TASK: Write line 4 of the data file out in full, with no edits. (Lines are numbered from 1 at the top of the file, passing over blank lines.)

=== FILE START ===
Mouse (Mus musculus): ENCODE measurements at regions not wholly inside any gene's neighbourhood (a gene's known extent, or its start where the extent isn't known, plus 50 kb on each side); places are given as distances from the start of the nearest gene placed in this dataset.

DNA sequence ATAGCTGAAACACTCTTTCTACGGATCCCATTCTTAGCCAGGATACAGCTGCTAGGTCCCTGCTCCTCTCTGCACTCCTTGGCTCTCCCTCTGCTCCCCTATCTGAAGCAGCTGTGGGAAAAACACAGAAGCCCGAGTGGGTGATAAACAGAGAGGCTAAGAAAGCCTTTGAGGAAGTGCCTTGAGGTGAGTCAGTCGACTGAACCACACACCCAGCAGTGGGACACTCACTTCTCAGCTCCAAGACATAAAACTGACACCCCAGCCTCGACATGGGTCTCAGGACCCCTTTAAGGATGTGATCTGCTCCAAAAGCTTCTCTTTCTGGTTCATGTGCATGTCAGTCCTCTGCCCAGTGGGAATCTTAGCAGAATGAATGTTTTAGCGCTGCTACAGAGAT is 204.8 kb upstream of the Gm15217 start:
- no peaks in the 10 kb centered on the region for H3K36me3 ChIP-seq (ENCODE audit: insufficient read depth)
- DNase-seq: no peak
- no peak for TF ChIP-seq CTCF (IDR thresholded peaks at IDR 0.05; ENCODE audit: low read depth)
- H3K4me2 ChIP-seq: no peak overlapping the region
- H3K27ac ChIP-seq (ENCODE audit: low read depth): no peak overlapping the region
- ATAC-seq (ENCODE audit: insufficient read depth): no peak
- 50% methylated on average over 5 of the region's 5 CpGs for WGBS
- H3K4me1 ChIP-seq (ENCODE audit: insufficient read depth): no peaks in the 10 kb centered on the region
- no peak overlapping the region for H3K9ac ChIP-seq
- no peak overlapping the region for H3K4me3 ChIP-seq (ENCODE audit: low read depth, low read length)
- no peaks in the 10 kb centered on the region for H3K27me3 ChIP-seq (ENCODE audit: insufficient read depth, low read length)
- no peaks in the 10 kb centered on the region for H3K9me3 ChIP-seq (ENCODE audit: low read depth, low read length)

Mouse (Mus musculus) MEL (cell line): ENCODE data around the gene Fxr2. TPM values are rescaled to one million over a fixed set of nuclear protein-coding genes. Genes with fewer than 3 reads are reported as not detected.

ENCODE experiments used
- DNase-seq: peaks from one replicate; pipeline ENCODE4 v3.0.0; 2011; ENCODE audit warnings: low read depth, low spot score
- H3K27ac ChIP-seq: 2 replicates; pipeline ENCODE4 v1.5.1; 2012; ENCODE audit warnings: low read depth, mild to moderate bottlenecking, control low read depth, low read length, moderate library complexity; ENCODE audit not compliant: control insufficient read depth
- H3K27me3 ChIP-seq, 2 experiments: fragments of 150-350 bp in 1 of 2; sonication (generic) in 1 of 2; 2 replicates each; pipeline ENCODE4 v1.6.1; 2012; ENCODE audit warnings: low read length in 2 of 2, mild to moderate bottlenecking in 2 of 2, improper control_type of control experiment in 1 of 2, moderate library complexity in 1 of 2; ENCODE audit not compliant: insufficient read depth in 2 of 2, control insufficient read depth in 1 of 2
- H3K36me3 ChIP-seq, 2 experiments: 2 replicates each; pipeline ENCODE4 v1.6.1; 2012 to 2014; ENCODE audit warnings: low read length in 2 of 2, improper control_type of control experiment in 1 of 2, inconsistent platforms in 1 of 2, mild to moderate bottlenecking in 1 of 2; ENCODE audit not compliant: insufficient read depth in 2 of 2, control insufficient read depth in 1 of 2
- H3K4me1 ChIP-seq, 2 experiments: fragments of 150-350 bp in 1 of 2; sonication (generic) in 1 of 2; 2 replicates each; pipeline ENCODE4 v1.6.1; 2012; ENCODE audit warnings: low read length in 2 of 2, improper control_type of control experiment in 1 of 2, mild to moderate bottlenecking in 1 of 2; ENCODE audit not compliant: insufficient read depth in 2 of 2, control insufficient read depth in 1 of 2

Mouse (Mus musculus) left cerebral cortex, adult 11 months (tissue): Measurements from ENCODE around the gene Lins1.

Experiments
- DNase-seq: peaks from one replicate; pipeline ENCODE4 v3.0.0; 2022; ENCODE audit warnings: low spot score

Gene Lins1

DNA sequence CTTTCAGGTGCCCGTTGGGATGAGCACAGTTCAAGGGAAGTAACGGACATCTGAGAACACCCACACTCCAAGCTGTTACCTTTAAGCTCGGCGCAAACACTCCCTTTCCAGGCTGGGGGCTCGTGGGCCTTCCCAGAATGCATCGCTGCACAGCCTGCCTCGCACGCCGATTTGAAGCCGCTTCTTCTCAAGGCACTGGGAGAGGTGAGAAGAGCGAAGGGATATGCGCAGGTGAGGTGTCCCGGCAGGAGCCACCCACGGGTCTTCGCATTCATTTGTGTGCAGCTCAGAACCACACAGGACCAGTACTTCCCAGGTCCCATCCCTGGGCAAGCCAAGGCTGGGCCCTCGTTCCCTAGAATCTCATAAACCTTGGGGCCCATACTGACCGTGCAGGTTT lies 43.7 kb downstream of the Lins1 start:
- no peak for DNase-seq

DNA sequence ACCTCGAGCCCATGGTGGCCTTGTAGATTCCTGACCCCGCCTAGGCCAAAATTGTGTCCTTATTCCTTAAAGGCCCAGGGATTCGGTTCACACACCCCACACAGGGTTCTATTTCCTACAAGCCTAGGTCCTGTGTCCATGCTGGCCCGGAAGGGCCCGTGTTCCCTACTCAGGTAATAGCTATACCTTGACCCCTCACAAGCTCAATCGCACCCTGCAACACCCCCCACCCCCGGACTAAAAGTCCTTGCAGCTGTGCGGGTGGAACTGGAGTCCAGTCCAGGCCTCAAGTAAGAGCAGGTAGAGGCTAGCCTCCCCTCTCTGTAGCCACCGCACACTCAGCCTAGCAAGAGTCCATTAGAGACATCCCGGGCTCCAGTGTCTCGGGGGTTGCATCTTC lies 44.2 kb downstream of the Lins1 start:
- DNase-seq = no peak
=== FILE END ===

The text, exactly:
- DNase-seq: no peak